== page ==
About three-in-ten have been exposed to racist content on their social media feeds.
Vancouver, BC [October 16, 2019] – A sizeable proportion of social media users in Canada say they have seen “fake news” in their feeds, a new Research Co. poll has found.
In the online survey of a representative national sample of social media users, 41% of respondents say they found links to stories on current affairs that were obviously false.
“Almost half of Canadian social media users aged 18-to-34 (48%) say they have found blatantly false stories on social media,” says Mario Canseco, President of Research Co. “The proportion is lower among those aged 35-to-54 (41%) and those aged 55 and over (36%).”
About three-in-ten Canadian social media users (29%) say they have found racist content or comments in their feed. About one-in-five also report finding homophobic content or comments (21%) and content or comments offensive to people with disabilities (20%).
Canadian social media users aged 18-to-34 are more likely to report someone for offensive content or comments (35%, compared to the national average of 21%) and to post something on social media that they deleted after thinking it over twice (28%, compared to the national average of 21%).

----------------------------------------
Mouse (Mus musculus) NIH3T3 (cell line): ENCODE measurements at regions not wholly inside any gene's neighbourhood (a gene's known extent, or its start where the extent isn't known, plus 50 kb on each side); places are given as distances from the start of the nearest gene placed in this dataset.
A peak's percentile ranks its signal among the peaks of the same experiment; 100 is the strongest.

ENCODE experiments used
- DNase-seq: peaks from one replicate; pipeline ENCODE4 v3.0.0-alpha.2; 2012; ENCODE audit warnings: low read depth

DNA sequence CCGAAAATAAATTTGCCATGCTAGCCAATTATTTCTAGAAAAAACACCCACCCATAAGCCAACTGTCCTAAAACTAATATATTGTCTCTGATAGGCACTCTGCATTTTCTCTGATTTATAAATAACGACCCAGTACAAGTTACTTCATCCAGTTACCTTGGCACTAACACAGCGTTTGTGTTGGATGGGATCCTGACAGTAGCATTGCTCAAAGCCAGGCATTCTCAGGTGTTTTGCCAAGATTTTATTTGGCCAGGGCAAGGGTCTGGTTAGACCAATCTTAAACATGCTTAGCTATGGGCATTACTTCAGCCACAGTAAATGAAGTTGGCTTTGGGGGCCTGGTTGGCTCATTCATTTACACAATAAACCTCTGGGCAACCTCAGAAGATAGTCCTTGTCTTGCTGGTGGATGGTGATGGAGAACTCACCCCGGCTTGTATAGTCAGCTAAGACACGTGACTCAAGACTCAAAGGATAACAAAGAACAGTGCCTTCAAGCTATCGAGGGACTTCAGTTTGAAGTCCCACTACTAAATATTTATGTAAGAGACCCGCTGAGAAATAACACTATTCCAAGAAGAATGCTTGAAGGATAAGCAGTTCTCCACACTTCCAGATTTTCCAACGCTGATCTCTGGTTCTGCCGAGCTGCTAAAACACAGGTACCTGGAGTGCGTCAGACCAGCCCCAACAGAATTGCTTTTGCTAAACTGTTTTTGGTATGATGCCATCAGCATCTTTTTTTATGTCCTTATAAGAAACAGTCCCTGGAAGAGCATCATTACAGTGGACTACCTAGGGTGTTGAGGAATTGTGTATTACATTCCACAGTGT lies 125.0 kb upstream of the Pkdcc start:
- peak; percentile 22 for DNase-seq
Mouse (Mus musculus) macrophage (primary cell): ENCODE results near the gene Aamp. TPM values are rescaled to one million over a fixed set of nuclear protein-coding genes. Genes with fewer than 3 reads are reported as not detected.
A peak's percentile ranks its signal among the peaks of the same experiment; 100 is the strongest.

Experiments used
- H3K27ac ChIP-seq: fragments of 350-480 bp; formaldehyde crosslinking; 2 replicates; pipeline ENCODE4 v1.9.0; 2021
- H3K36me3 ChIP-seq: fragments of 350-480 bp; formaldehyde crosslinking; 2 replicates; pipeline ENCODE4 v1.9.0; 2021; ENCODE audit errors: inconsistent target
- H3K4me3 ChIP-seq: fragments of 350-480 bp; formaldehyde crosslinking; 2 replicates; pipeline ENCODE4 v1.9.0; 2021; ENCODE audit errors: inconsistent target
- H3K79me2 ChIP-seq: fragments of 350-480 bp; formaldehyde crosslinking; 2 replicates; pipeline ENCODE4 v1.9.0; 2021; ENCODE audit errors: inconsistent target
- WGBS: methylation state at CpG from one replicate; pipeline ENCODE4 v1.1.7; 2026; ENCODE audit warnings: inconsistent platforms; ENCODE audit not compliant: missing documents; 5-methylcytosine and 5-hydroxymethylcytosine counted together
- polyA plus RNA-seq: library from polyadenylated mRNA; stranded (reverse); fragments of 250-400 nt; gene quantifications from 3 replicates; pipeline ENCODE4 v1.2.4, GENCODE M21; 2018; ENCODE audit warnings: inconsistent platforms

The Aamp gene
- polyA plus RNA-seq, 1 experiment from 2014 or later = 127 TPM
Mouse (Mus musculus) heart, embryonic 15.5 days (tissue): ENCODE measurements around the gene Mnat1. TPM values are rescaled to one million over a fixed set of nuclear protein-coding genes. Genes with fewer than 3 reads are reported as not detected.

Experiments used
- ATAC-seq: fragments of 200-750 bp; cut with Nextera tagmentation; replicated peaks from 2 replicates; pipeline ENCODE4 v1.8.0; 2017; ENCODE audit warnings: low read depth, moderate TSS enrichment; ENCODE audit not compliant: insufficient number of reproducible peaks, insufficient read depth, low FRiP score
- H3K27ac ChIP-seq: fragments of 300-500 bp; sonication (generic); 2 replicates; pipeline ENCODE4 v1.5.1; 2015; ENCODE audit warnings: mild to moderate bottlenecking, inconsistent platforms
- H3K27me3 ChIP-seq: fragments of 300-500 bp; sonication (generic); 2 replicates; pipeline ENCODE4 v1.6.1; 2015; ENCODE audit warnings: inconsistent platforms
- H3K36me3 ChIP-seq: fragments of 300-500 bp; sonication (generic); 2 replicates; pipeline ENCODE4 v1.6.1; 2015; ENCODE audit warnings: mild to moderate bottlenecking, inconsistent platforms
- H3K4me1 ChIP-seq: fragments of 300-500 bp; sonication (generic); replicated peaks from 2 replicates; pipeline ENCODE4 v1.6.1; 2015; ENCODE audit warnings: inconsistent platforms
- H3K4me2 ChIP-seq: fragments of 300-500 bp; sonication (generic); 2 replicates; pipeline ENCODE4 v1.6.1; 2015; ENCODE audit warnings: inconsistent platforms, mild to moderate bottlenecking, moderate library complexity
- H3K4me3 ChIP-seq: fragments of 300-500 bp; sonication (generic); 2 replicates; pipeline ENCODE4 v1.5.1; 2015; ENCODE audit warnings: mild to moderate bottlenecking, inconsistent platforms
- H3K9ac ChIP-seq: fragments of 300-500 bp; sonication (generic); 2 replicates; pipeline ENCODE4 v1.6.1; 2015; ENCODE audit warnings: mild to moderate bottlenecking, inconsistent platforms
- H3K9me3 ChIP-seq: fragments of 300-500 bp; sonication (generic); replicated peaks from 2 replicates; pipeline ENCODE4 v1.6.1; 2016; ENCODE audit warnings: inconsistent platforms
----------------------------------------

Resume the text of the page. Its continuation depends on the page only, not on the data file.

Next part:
When asked about specific ideas that could be implemented on social media platforms, two thirds of Canadian users (68%) are in favour of banning “anonymous” accounts to only allow people to comment and post if they use their real name and likeness.
Three-in-five Canadian social media users (60%) believe “creeping” should be dealt with and would like platforms to always allow users to see who has viewed their profiles, photos and posts.
A sizeable proportion of respondents (72%) acknowledge that it is difficult to discern which social media accounts are real and which ones are fake.
More than three-in-five social media users (63%) believe politicians who have a social media account should not be able to block users from engaging with them.
Canadian social media users who voted for the Liberal Party or the New Democratic Party (NDP) in the 2015 federal election (67%) are more likely to support block-free accounts for politicians than those who voted for the Conservative Party (60%).
Results are based on an online study conducted from September 24 to September 26, 2019, among 840 adult social media users in Canada. The data has been statistically weighted according to Canadian census figures for age, gender and region in Canada. The margin of error—which measures sample variability—is plus or minus 3.4 percentage points, 19 times out of 20.
For more information on this poll, please contact:
Mario Canseco, President, Research Co.